So They Don’t Want to Go to College

Your Young Person Isn't Motivated To Enter Hallowed Halls. Now What?

An exasperated mom asked me what to do about her son who seems to have little interest in college. This family is a dual parent unit and both are educated, which is traditionally the magic formula for getting a student on the college track.  So what gives regarding this student?

  • Lack of understanding of the benefits of college.

Many high school students hide the fact that they have college plans.  If their peer group is more into goofing off and playing video games then to fit in most students will fall into the same rut.  Parents cannot make any of their young people go on to college, but they can make clear their expectations and enforcing them.  Demand to see grades, and if they aren’t up to your standards then take away privileges.  Involve the student in groups that emulate the type of success you would like your young person to have.  Take him or her to your collegiate homecoming.  Introduce them to your educated friends who have thriving careers.  Young people have to learn that the money you use to buy them all of those wonderful, nice things comes from taking that first step toward a higher level of education.

  • Introduce other options.

Not everyone will go to college. I believe that the option should be there for anyone who wants to go, but that young people shouldn’t be forced. My brother is quite successful after learning a trade and becoming a machinist.  His job uses all of the skills he had as a child including understanding how machines worked and being able to draw. The traditional classroom wasn’t for him, but he’s still a productive citizen.

  • Gap years are okay.

There is room for non-traditional students in higher education.  In fact the vast majority are no longer beginning college at 18.  This particular young person may have to get out there and work, find an apartment, and live on his own before he understands that mom and dad worked really hard for what they have.  Forcing a student into college too early could mean that the student never completes and ends up in huge debt.  Give the young person the space to make the decision, but be firm about your rules. If you allow him or her to stay home after graduating from high school then lay out for how long, how much they are to contribute to the household, and what happens if the agreement is violated.  This contract can be negotiated (we ARE in a recession), but at least set up the initial boundaries.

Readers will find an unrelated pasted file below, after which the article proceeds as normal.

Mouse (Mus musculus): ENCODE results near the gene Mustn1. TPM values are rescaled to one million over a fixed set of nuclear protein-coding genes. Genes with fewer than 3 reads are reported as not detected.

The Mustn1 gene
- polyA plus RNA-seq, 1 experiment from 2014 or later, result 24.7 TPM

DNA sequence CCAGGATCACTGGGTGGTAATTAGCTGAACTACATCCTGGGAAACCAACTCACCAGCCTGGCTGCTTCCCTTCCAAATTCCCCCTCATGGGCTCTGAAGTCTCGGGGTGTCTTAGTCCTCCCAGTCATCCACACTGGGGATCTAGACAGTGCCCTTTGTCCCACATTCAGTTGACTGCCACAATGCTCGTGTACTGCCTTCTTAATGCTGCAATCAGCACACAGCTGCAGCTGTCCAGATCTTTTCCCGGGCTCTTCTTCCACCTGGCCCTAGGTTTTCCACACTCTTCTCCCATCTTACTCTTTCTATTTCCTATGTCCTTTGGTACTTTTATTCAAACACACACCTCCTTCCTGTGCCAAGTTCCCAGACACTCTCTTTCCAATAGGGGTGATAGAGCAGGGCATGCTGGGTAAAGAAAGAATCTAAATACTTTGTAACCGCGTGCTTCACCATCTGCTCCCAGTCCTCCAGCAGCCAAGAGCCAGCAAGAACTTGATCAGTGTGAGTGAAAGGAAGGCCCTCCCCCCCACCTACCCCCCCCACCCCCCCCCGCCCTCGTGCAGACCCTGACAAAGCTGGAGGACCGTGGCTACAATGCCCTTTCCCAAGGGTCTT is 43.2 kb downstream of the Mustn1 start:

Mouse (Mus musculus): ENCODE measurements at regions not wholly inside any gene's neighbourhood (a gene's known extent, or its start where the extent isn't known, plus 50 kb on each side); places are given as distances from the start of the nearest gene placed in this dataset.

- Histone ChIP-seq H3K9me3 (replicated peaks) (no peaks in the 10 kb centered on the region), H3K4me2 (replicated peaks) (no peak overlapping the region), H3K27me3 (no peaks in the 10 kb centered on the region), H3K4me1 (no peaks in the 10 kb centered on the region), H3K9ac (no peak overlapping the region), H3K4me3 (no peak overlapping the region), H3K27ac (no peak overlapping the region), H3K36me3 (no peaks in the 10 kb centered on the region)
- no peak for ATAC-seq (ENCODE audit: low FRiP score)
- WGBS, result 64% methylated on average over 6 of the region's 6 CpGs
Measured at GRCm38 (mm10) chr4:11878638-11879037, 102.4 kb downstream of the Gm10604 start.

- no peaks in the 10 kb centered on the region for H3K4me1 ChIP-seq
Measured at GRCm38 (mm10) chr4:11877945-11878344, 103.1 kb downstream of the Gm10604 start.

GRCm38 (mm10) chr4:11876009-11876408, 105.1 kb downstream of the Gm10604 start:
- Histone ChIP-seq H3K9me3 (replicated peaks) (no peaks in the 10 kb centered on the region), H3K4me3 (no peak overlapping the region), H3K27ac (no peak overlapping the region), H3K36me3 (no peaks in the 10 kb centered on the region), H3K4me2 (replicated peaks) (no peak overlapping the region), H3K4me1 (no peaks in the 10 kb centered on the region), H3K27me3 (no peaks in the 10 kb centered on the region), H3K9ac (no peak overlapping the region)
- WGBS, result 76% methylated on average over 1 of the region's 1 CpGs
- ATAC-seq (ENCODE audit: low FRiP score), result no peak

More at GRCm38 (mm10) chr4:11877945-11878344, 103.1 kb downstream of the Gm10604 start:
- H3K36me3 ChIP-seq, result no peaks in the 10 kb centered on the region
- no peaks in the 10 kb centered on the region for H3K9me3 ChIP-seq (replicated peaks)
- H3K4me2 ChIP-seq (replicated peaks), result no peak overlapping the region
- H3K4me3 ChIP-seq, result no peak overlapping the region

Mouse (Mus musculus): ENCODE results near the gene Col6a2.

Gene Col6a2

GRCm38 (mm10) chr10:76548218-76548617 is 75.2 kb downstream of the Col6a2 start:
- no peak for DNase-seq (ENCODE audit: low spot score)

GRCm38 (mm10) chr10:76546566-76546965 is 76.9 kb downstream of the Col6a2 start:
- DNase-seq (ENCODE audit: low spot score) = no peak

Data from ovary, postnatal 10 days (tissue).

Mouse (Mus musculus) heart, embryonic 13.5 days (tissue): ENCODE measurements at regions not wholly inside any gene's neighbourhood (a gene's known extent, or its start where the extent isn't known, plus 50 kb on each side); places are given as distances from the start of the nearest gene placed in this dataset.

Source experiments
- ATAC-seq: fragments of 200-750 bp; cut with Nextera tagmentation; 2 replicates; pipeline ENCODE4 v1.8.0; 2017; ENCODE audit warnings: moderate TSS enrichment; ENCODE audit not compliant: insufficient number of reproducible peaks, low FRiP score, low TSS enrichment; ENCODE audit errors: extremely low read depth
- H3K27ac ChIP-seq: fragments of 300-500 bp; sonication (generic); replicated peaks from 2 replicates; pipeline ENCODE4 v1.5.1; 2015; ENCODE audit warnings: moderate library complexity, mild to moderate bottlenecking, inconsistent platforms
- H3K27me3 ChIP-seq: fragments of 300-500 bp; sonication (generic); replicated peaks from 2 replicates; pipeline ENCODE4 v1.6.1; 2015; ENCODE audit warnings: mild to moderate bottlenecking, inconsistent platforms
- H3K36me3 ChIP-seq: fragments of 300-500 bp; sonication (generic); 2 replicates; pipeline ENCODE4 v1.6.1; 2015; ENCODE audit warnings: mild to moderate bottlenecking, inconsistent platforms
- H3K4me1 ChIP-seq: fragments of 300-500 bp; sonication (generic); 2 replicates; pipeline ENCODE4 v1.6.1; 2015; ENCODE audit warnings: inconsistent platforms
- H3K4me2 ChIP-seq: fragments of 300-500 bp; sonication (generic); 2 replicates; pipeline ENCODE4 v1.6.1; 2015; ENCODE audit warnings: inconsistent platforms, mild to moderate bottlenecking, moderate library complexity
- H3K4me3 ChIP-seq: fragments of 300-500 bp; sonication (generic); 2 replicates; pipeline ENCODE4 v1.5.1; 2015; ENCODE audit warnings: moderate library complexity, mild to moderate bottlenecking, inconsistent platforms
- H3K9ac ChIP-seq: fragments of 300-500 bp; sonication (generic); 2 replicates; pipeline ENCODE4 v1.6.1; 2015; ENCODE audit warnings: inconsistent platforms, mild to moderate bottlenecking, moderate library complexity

Thoughts or other concerns about your high school student? Leave them in the comments below.

 

Net Price versus Sticker Price

How Much Education Can You Afford? Flickr by Jon

In #collegechat hosted by Theresa Smith, we were discussing public education.  I’m a proponent of public ed, and public funding for it as well.  One parent reached out and mentioned that even the cost of public ed is rising, and she is completely right. So how do you figure out the true cost of college and whether you can afford it?

Online there are several “net price” calculators. Net price is the actual price you will pay after financial aid is deducted.  Many students miss out on opportunities to attend great colleges because they assume they cannot afford the sticker price.  What they may not know is that many expensive schools give students enough financial aid so that their net price is equal to that of a less expensive institution.

So how do you find out?  Use the US Department of Education’s net price calculator found here.  There are also other private calculators offered by the College Board (the same people from the SAT).

Don’t make any rash decisions about what you can and cannot afford until you do the real math! You may just find that you can afford your dream school after all.